Derm Dx: Sudden onset of itchy, reddened macules - Clinical Advisor

Derm Dx: Sudden onset of itchy, reddened macules

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  • DermDx_102817_UrticariaPigmentosa

A 42-year-old woman presents with a sudden onset of itchy, reddened macules on her trunk. She takes no medications and denies any history of systemic disease. Examination reveals scattered erythematous macules and small wheals located primarily on her trunk. Stroking her skin induces localized erythema and edema.  

Urticaria pigmentosa is the most common cutaneous manifestation of mastocytosis. Mastocytosis represents a group of disparate disorders of mast cell proliferation. Patients present with multiple hyperpigmented to erythematous macules of the trunk and extremities. The rash typically spares the palms...

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Urticaria pigmentosa is the most common cutaneous manifestation of mastocytosis. Mastocytosis represents a group of disparate disorders of mast cell proliferation. Patients present with multiple hyperpigmented to erythematous macules of the trunk and extremities. The rash typically spares the palms and soles.1 Darier’s sign is positive, which refers to swelling, itching, and redness after stroking a lesion.2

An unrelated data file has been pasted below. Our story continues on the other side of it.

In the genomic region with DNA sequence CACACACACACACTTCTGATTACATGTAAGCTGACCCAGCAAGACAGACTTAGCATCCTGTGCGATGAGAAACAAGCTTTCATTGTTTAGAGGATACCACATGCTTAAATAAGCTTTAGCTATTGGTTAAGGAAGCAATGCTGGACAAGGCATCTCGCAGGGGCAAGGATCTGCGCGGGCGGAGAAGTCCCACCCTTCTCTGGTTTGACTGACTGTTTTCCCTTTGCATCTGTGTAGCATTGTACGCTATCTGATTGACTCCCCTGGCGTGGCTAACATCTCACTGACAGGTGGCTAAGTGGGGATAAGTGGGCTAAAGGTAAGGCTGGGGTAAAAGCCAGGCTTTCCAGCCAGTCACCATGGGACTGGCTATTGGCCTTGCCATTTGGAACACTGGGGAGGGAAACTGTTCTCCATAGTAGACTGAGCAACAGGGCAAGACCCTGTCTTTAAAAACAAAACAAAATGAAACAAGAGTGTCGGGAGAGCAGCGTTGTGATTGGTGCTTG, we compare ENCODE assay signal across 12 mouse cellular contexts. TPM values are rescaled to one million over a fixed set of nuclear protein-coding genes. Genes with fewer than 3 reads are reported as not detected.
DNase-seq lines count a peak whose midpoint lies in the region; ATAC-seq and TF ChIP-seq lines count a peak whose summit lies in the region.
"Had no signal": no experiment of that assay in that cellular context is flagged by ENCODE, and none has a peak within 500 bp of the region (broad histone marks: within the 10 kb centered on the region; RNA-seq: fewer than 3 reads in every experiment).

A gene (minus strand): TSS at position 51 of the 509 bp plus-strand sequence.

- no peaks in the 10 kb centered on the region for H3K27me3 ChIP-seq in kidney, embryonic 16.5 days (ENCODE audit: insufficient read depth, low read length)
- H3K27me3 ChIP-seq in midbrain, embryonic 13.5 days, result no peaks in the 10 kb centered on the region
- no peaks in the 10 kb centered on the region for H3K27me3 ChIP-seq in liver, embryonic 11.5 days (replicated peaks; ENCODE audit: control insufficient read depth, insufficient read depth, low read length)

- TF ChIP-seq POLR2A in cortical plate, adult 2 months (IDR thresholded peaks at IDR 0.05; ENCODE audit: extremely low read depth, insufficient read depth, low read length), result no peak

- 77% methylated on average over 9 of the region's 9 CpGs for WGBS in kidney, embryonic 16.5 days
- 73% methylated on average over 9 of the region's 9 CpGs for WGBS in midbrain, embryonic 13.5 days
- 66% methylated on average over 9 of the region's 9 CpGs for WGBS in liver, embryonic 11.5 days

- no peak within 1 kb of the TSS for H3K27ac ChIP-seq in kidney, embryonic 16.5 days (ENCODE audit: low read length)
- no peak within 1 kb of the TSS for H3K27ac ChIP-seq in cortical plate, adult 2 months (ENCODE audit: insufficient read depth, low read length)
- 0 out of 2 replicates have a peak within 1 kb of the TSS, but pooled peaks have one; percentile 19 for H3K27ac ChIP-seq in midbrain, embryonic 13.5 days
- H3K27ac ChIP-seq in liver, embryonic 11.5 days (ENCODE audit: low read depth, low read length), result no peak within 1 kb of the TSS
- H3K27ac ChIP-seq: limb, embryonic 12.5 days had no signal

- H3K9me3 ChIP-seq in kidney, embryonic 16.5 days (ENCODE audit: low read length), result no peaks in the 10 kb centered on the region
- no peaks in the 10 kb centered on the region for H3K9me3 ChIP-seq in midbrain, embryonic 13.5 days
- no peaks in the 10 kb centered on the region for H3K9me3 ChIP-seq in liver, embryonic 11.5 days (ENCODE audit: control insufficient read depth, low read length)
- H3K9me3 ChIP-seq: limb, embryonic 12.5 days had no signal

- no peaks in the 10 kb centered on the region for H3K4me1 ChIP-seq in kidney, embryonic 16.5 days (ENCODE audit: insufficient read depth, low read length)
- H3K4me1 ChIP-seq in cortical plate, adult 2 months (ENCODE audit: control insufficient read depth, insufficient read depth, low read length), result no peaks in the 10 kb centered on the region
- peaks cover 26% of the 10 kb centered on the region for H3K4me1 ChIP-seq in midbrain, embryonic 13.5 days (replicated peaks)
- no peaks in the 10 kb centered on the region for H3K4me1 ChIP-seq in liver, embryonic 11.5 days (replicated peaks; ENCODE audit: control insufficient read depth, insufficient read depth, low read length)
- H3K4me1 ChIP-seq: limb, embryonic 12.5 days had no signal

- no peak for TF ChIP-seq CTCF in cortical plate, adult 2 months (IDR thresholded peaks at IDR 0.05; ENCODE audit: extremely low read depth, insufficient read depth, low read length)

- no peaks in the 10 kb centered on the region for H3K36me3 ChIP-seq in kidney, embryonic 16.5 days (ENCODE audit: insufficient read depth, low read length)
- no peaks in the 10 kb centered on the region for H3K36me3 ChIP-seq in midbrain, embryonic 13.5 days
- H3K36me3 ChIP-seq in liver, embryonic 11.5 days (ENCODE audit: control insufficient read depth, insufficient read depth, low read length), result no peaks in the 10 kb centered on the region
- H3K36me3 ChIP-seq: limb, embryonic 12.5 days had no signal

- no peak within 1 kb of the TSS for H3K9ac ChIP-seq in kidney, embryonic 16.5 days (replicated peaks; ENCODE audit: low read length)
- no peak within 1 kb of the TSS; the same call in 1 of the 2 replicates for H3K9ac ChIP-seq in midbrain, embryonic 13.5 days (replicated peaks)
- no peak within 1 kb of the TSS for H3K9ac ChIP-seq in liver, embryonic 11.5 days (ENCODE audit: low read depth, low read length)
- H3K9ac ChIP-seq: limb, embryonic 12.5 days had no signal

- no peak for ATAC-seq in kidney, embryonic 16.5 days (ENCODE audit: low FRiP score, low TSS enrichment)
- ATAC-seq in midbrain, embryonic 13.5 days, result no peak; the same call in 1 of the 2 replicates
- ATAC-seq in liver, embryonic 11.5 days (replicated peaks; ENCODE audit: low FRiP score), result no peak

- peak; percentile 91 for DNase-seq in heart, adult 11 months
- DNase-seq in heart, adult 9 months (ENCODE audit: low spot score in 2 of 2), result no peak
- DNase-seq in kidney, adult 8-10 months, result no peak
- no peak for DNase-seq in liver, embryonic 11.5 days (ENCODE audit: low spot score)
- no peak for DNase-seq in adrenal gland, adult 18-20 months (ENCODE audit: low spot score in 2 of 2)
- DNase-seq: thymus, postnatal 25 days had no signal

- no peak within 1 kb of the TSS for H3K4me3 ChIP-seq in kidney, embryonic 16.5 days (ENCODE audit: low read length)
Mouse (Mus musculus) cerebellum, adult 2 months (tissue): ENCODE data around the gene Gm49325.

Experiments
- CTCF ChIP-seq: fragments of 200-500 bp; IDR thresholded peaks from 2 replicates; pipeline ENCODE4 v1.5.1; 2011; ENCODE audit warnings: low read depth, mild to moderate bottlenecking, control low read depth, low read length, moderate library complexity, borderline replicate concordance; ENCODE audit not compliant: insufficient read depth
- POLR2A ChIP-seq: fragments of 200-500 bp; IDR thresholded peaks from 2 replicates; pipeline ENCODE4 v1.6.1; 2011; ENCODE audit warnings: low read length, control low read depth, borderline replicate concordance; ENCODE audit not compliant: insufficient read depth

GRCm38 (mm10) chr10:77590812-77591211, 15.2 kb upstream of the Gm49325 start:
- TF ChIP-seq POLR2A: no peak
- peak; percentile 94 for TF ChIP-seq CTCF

Urticaria pigmentosa has a bimodal temporal distribution. The rash typically develops in infancy or early childhood and resolves by puberty. The incidence increases again between ages 30 and 49. Men and women are affected equally, with most cases being reported in Caucasians.3 Unlike the pediatric variant, the majority of adults with this disorder manifest mutations of c-Kit.

Diagnosis is suspected by history and examination and is confirmed by skin biopsy. Patients should be instructed to avoid alcohol, narcotics, and drugs that can cause a histamine response. Treatment is aimed at symptomatic relief. H1 and H2 antihistamines can help to decrease itching and flushing. Ultrapotent topical corticosteroids may induce remission.4

Rebecca Geiger, PA-C, is a physician assistant on staff at the DermDox Dermatology Center in Hazleton, Pennsylvania. Stephen Schleicher, MD, is an associate professor of medicine at the Commonwealth Medical College in Scranton, Pennsylvania, and an adjunct assistant professor of dermatology at the Perelman School of Medicine at the University of Pennsylvania in Philadelphia.

References

  1. Quinio M, Torres M. Urticaria pigmentosa in a 6-month old Filipino male with G6PD deficiency. J Am Acad Dermatol. 2016;74(Suppl 1):AB219.
  2. Vaes M, Benghiat FS, Hermine O. Targeted treatment options in mastocytosis. Front Med. 2017;4:110.
  3. Worobec AS, Akin C, Scott LM, Metcalfe DD. Cytogenetic abnormalities and their lack of relationship to the Asp816Val c-kit mutation in the pathogenesis of mastocytosis. J Allergy Clin Immunol. 1998;102:523-524.
  4. Habashy J. Mastocytosis. Medscape. http://emedicine.medscape.com/article/1057932-overview. Accessed October 25, 2017.
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